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  • nafsiafricaacro
    Adequate manure and rainfall are required. Enough warmth is also a pre-requisite.If the vines are are two metres long when planting, they should flower between
    Message 1 of 1 , Mar 7, 2007
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      Adequate manure and rainfall are required. Enough warmth is also a
      pre-requisite.If the vines are are two metres long when planting,
      they should flower between 18-24 months. The minimum length of the
      vine must be 39 inches.
      Date to shortage of vines, most farmers in this region (NYERI)
      planted the minimum length; these will take between two and a half to
      three and a half years to mature.
      Despite the labour, the results, some aromatic brown pods and amber
      coloured liquid make good returns for the famer.Its products are used
      in food flavouring, perfumes, as a medicinal herb, a healing aromatic
      and as an aphrodisiac.
      There are at least 150 species of vanilla indigenous to tropical
      regions. However, despite the high number of vanilla species, there
      are only two members of the family that have been of commercial use.
      The two are Vaanilla planifolia also known as V-fragrans. The other
      is Vanilla pompona schiede. A third edible species known as Vanilla
      tahitensis is believed to have oriented by crossing planifolia with
      pompona stock in a laboratory in Manila, Phillipines in the 1700s.

      Farmers from nyeri regions are cultivating Vanilla planifolia.
      Vanilla plants produce inflorescences on the small stem like growths
      known as racenes where the flower forms. They grow upwards towards
      the light. Usually, only one flower blooms at a time on each recene
      each day. But occasionally two flowers may blossom on the same day.
      The blooming period ranges from 6 weeks to 2 months.
      The flowers bloom very early in the morning, begin to wilt by mid
      morning and die by mid afternoon unless they are
      pollinated.Pollination has to be manually done to ensure
      fertilization. It has to be done early in the morning before the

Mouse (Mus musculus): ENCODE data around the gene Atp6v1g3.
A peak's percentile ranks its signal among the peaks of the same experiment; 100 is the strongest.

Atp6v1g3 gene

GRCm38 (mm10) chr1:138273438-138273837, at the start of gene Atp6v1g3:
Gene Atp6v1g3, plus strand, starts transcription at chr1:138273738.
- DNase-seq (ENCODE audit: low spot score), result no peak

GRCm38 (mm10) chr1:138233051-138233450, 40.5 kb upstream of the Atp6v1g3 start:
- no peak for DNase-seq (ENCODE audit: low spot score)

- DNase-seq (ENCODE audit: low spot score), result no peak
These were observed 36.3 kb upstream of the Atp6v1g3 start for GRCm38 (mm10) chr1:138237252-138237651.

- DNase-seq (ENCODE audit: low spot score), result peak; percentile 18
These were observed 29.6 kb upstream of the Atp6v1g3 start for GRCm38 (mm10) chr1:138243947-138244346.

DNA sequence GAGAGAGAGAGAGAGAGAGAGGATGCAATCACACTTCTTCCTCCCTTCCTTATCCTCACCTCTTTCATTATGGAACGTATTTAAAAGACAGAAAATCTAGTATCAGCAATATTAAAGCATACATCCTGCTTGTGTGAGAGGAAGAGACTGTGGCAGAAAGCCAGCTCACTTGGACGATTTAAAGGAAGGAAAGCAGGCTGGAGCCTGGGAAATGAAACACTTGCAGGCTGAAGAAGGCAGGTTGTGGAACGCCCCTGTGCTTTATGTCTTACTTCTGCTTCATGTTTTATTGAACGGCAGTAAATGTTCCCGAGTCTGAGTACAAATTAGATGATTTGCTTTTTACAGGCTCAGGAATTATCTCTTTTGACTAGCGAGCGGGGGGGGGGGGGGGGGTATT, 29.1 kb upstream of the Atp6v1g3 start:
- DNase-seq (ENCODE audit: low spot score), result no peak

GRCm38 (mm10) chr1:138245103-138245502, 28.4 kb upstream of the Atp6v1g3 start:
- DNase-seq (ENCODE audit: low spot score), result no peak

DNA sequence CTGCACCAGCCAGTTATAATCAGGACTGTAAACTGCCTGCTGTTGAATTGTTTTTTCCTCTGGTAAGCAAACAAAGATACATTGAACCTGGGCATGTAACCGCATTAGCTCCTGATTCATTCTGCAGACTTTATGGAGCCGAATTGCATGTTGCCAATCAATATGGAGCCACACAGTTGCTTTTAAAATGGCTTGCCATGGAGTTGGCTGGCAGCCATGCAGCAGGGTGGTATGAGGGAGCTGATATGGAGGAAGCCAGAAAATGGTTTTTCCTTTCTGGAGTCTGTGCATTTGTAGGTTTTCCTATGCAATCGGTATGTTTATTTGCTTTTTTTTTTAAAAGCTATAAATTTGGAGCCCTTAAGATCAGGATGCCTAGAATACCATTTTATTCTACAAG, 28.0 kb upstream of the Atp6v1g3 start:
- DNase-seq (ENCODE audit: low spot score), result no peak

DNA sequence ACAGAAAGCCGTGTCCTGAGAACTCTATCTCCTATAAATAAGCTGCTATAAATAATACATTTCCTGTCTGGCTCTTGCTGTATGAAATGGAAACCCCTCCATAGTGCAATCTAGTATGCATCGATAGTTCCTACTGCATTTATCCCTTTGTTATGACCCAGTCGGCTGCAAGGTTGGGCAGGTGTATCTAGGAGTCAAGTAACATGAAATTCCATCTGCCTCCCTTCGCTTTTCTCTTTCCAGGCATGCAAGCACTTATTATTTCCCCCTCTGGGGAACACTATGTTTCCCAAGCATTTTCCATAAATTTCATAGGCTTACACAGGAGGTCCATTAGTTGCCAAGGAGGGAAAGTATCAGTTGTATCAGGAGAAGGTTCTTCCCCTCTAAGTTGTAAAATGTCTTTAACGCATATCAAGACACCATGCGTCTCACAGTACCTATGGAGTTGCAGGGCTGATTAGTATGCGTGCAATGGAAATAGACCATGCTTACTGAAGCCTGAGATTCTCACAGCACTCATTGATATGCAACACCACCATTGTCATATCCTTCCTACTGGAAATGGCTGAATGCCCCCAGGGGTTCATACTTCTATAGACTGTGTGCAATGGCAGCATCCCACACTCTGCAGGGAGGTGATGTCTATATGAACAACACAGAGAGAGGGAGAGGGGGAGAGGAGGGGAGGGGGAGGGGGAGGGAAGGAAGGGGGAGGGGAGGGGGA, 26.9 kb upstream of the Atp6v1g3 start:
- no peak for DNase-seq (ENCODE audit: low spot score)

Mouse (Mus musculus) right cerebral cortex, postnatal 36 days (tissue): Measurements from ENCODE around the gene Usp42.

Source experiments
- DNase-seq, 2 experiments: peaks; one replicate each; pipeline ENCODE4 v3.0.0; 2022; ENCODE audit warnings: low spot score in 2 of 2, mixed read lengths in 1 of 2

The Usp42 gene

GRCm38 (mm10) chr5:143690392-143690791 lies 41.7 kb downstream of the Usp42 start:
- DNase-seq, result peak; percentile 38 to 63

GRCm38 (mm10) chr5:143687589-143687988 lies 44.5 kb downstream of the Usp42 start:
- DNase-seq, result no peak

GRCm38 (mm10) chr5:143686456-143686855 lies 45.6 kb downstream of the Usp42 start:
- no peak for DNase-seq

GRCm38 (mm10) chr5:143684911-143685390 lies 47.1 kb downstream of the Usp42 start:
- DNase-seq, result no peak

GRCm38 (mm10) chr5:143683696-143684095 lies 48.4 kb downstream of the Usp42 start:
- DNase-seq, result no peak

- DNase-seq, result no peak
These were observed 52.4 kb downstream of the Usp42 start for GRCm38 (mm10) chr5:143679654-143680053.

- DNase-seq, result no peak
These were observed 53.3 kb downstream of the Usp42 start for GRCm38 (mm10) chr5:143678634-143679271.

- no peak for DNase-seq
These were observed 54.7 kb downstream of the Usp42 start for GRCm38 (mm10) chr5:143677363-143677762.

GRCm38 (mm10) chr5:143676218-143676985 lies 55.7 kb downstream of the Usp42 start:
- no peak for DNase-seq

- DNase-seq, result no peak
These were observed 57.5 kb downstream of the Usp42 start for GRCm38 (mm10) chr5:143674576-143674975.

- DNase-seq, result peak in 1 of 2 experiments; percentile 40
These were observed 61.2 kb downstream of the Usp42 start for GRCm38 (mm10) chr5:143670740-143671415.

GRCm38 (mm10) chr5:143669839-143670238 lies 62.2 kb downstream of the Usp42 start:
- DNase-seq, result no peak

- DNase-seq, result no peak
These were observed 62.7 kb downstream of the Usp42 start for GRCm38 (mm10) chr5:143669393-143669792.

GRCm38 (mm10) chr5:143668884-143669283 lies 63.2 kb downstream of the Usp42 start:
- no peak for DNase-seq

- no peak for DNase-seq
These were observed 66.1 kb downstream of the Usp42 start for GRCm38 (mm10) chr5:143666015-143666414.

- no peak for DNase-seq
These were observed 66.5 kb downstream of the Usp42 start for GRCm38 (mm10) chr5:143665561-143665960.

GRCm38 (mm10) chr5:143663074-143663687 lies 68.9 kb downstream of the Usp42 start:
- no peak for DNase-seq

flower begins to wilt.
      Upon pollination, the ovary begins to swell. Within six weeks, the
      fruit which resembles a green bean, grows to its full length.
      However, it must remain on the vine for between 6-9 months depending
      on the region it grows. In cases of upper areas of Iria-ini location
      where the area is very cold, farmers might have to wait for the nine
      full months.
      The cell walls of vanilla fruits are among the strangest of all forms
      life, they are more of a matrix than cell. Extensive studies by plant
      scientists in over 200 years have failed to define how vanillin – the
      sought out chemical extract is produced in the plant. Vanillin
      contains 25 per cent of flowers fragrance. As a matter of fact, no
      one has ever defined how many organic compounds make up vanilla
      flavour and fragrance profile, though it is estimated that there are
      between 300-500 compounds that create it's complex essence.
      Vanilla is cultivated by planting cuttings known as vines much like
      sweet potatoes. The vine to be planted has to be six feet in length.
      About one and a half feet of this has to be buried horizontally in
      the soil at a depth of three inches.
      The remaining part has to be supported by a stake. The stake can
      range from live plants, metal grating or other perennial crops
      including coffee or orange trees.
      Mr Wachira cites a case where Mexican farmers, having their US market
      flooded with Brazilian oranges, they turned to vanilla and trained it
      on the orange trees. He further cites Hawaiian farmers who train
      their vines on metal scaffolding in their green houses.

      Vanilla has to be planted under shade as the beans never require
      direct sunlight. A banana glove is recommended as it forms an ideal
      canopy. Nitrogen fixing trees like calliandra, leucaena and others
      can be incorporated to help in nitrogen fixation.
      When harvest time approaches, the field needs to be visited daily and
      the beans checked. The beans have to be harvested before they are
      completely ripe. Up to this time they are completely ripe. Up to time
      they have neither aroma nor taste. It takes between 6 and 9 months
      for the beans to complete the curing and drying process by which time
      they acquire and develop the unique characteristics that define it's
      world re-known flavour and fragrance.
      During the curing and drying period, the beans will be cooked in near
      boiling water, wrapped in clothes and stored in boxes for days,
      massaged, laid in the each evening. This time the beans will lose as
      much as 80 per cent of their original weight. (1 Kg= 38-45 green
      beans and 1 plant will produce 3-10 kg beans). By this time, it has a
      powerful and enticing fragrance. The frangrance, enticing as it may,
      is incidentally repellent to insects and pests.
      Finally, when beans are deemed ready, they will rest on wooded
      shelves to up to another three months for conditioning. After this,
      they are ready for packaging and subsequent shipping to the market.

      (story written through information from the Hands of hope, and Waikwa
      Wachira of horizon@nation. co.ke)

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